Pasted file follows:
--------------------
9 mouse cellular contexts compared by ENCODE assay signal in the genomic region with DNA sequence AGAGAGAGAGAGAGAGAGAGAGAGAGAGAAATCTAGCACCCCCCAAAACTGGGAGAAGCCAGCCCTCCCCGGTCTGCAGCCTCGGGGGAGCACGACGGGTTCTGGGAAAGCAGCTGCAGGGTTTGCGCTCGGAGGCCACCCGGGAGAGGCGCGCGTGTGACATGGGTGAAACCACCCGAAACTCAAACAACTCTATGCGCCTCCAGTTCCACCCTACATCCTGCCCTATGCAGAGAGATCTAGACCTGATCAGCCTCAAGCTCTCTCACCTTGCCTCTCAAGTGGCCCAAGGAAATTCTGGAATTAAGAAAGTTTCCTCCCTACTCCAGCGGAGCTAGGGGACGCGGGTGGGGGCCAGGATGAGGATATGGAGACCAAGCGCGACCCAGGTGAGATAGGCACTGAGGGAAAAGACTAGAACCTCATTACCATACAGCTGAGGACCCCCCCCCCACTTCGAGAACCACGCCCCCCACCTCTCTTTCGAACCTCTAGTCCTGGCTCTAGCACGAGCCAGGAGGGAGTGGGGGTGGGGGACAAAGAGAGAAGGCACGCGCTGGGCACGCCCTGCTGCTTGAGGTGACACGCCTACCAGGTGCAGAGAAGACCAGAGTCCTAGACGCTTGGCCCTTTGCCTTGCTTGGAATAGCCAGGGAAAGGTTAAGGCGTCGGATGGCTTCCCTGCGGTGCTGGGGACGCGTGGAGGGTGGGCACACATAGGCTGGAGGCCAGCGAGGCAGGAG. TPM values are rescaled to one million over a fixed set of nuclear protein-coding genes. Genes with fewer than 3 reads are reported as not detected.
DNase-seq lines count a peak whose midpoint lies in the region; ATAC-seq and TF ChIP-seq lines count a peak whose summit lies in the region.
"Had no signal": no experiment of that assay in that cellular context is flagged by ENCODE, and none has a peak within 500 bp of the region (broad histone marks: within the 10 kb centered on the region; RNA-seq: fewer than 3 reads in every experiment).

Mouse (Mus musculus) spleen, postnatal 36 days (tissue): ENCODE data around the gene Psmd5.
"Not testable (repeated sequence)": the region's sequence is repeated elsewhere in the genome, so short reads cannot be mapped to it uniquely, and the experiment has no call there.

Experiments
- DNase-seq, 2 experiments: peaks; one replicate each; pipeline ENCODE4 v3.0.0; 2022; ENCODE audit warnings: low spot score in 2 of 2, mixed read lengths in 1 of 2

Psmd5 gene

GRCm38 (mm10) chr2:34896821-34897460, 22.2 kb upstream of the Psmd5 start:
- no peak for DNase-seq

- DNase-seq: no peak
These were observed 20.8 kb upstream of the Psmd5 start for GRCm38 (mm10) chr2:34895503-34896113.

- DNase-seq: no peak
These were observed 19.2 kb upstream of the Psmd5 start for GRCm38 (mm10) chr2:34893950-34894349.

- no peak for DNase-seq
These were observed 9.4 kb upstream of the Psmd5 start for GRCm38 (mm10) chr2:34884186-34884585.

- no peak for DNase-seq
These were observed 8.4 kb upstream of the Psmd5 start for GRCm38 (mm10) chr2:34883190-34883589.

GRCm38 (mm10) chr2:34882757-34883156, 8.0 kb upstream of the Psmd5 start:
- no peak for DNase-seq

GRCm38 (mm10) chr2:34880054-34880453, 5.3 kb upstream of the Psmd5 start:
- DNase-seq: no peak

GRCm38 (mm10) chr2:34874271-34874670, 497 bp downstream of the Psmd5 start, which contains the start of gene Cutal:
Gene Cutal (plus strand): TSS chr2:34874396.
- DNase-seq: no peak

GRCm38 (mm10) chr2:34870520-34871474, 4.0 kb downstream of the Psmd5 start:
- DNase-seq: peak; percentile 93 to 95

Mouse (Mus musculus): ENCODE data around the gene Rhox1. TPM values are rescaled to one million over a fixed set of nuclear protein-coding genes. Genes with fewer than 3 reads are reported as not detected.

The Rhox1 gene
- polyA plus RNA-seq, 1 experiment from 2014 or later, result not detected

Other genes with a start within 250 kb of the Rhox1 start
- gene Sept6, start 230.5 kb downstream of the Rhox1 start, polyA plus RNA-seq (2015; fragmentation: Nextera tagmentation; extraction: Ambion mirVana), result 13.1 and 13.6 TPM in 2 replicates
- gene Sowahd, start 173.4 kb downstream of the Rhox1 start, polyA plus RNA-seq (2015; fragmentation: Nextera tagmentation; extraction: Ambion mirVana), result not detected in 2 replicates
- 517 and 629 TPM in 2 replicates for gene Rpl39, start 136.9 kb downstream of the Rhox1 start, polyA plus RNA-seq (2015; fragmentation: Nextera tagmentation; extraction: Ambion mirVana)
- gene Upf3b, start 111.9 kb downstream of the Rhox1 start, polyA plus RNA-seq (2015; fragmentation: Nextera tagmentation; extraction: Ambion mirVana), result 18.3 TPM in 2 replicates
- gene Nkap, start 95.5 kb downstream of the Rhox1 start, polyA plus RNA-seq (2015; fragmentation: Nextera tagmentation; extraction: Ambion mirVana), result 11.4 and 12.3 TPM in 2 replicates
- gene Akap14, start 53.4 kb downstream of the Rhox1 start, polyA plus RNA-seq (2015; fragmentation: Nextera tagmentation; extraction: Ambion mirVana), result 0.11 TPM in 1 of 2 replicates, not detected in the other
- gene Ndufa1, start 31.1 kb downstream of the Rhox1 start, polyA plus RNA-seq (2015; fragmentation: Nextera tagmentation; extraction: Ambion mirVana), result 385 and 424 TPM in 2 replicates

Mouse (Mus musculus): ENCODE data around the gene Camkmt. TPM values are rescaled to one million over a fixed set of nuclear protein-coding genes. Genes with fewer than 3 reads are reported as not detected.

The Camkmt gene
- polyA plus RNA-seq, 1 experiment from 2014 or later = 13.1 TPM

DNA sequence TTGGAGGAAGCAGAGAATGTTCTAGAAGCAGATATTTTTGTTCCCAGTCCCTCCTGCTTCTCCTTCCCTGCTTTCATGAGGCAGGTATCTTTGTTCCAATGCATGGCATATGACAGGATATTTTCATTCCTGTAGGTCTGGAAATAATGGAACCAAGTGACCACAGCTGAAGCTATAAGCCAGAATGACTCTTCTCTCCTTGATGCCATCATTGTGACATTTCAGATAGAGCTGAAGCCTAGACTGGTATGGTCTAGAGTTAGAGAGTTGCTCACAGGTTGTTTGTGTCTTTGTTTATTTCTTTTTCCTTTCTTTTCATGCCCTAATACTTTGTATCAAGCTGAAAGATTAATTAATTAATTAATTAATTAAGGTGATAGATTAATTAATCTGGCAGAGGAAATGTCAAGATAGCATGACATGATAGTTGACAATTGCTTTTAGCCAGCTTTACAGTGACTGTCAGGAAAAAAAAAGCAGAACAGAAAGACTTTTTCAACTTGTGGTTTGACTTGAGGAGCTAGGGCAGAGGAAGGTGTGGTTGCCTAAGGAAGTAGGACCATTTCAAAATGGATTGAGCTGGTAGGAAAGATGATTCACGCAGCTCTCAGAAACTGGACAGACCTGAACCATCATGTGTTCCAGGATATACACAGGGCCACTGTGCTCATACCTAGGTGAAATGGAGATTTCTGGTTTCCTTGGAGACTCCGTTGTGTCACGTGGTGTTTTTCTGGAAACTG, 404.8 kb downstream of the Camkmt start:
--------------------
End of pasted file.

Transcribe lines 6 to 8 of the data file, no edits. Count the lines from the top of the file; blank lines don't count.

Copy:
Experiments
- DNase-seq, 2 experiments: peaks; one replicate each; pipeline ENCODE4 v3.0.0; 2022; ENCODE audit warnings: low spot score in 2 of 2, mixed read lengths in 1 of 2

Psmd5 gene